Experience Matters

No, we are not running an AirBnB. Although you might think we were for all the friends ‘n family who’ve come to visit us since we moved here (with more in the queue). The latest: our good friends from Colorado, Dave & Cindy

The last time we saw these two was on my 2014 bike tour in Alaska. Time has been good to both of them. Yesterday, we tootled down the beach road on our bikes, paused at a picnic bench for a photo-op, then hopped back on the bikes to pedal back to the homestead, stopping along the way for “refreshments.” Other than some haze from Canadian wildfire smoke the day could not have been more perfect. The next day, while we devoured multiple species of oysters, we discussed, without sneer or avarice, the plight of those who must continue to work for a living. For context: Dave, the most experienced among us, retired seventeen years ago, the same year HW and I were married 😲 Cindy worked many years in corporate for Big fast food, where she provided best-practice guidance on setting up new franchise stores, especially how to staff them. After that journey ended she worked part-time as a phlebotomist in a hospital, throughout the pandemic, where she experienced the best and worst of humanity. There were co-workers and patients who were grateful for her service, yes, but also the most odious expressions of mental health failure. For example, a furious patient contemptuous of Fauci, blurting between spasms of dry cough that COVID was a hoax intended to take away our freedums, right up to the point a ventilator was fastened around her pathetic head to prevent respiratory failure and death.

I rarely recap details of my professional work. Mostly because people are not interested in what I did day-to-day. And not just me. The vast majority of roles, regardless of where one works or what ones status was, as anyone who’s worked a typical 8-5 job will tell you, involve considerable mundanity. Not the stuff of a Ted talk if you know what I mean. Which is not to say that what one has experienced at the office, accomplishments and misfortune both, can’t be spun up into an enthralling story and delivered in such a way to hold an audience rapt for thirty minutes. But tell people the story of how oil and gas is found, not the mind-numbing detail of ancestral sea dynamics, or sound wave analysis. Or, OK, you’ve turned beds in hotel rooms for thirty years, snooze alert. Yet tell me a story of all the curious items you’ve collected, left behind by guests all those years, and I’m all ears. Want to know why Steve Jobs was such an interesting speaker? Google it. Of course, audiences may be enthralled by nonsense, too. But that says more about the gullibility of the audience than the quality of the storyteller.

While I do enjoy true stories, I love fiction, especially with a dash of satire and a sprinkle of hyperbole. Personal taste. Though it sets me to wonder: what is it exactly about a given story that keeps me enthralled? It can’t be prose style alone – there are many fine works in literature, beautifully written, where I’m like, meh. It can’t be merely connection with and empathy for the characters, or even the clever arc of the plot line (sometimes there isn’t one). I’m sure there are many examples in literature where one or the other of those features are evident in spades, yet the overall story does not compel me. So what is it? The obvious best guess is it’s all of those features rendered in just the right amount, and in just the right order, to create the perception in my brain that associates with the feeling of pleasure. No different, I suppose, than how the many features of any work of art come together to activate our pleasure center. For example, a painting – I feel soothed while staring at American Gothic. And this is a good place to propose that pleasure, broadly defined, is a driver of well being, and quite variable in its expression, ranging from the oxytocin-induced sexual arousal variety, down to the simple feeling of equanimity. And given that pleasure is experienced subjectively, it makes sense that some people will be enthralled by a given story, others will not. OK, so, literature is art –> art activates pleasure –> pleasure is good (I want more) –> I keep reading (stay enthralled). Hardly a stop-the-presses conclusion, I realize, yet it suggests a causal link between words on the page and neurobiology. Even so, the direction of cause and effect is likely fuzzy – do you like the story because reading it causes pleasure, or is a feeling of pleasure driving your conclusion the story is good 🤔 I can conceive of an experiment that might tease out the answer.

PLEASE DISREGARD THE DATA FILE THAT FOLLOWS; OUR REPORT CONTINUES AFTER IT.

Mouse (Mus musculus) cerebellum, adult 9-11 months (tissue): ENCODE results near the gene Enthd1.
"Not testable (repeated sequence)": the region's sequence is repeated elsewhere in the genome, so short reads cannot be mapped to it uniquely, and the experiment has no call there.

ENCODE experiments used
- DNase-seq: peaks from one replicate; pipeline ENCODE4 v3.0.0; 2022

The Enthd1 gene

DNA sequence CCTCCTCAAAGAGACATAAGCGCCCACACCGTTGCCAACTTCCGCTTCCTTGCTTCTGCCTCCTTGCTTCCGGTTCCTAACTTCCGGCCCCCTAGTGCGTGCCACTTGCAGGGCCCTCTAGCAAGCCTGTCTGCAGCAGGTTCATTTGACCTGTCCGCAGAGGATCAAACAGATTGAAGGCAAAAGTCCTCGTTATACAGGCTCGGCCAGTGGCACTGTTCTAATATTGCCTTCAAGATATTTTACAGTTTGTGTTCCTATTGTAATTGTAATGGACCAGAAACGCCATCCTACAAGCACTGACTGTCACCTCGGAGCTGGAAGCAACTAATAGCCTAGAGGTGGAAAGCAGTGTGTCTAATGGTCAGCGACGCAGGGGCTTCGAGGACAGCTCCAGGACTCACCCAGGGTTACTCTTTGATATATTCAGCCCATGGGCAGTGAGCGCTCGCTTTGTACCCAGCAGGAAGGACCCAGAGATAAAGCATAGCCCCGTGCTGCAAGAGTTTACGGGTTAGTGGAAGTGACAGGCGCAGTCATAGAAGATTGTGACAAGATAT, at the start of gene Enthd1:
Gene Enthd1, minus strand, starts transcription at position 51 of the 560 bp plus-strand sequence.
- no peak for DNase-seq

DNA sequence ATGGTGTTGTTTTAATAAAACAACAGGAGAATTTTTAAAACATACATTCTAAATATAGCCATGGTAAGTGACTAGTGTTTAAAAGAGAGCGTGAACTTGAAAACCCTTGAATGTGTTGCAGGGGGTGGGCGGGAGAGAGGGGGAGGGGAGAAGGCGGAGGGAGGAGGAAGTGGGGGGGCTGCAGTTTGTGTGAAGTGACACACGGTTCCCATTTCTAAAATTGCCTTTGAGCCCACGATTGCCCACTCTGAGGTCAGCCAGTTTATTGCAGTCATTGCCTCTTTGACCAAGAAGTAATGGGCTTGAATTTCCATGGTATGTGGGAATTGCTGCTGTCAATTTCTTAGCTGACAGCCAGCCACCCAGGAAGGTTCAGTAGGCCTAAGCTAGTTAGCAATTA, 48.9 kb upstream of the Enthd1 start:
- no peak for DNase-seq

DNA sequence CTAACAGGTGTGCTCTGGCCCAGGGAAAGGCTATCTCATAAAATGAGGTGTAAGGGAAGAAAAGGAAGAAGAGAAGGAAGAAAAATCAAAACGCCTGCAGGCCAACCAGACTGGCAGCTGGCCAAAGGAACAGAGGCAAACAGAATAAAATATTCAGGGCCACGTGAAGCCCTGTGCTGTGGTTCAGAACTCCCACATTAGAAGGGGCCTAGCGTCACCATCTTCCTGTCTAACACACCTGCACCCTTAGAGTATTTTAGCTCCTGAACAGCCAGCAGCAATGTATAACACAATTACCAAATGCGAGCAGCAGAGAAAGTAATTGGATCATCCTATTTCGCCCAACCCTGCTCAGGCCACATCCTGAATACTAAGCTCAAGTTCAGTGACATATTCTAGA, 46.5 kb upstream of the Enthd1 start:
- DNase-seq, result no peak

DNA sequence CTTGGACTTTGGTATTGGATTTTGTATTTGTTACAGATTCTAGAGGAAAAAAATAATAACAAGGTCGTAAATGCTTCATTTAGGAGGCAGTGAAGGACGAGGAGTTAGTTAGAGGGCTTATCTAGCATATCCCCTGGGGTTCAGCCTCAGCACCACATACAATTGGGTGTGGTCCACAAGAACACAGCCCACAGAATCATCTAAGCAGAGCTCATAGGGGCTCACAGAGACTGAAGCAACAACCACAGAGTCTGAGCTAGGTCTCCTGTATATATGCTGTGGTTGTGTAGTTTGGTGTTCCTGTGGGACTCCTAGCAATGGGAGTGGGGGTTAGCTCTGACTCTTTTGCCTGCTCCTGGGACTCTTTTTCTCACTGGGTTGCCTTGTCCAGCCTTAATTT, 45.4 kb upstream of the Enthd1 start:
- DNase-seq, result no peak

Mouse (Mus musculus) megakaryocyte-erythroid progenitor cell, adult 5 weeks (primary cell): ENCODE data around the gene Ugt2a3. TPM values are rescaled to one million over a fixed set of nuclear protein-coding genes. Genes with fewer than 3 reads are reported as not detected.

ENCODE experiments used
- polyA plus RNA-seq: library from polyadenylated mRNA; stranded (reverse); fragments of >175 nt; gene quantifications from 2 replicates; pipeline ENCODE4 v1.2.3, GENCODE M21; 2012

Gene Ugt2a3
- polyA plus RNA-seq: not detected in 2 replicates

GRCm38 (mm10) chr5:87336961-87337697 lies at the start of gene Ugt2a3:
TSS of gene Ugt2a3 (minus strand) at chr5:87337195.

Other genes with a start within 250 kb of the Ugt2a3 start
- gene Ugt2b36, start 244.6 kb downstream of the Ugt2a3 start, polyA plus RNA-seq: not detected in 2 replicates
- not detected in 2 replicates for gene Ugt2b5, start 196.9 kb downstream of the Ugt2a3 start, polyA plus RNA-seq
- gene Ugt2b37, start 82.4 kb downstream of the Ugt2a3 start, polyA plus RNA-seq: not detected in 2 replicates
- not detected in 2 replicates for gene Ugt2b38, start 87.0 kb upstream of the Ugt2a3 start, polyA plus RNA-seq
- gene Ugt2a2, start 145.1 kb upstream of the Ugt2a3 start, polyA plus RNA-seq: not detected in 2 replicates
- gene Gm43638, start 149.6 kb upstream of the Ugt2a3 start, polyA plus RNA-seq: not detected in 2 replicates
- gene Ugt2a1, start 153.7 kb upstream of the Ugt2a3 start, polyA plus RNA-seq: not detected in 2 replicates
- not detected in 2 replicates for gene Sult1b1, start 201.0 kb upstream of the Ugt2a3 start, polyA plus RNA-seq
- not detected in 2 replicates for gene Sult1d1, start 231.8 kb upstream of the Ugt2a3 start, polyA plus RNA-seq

Anyway, all this set me to thinking about the discussion around generative AI (e.g. ChatGPT), its capacity for generating stories, especially what some people claim are good stories. While it is true that every good story (e.g. book) may be reduced to just words on a page, in a unique order, unless the author himself has also been “trained” on human experience (has grown up in the real world), his words, sentences, and paragraphs may not conjure in the reader’s mind an authentic human experience. And thus will not activate the reader’s pleasure center, even a little bit. In fact, the reader may feel duped. And there’s one thing every good writer wants to avoid: not telling the truth. Fiction isn’t a license to lie.

A grownup BI (biological intelligence) has real world experience, AI doesn’t. This is an important disadvantage when it comes to writing good stories for pleasure seekers.

Pleasure seekers slaying oysters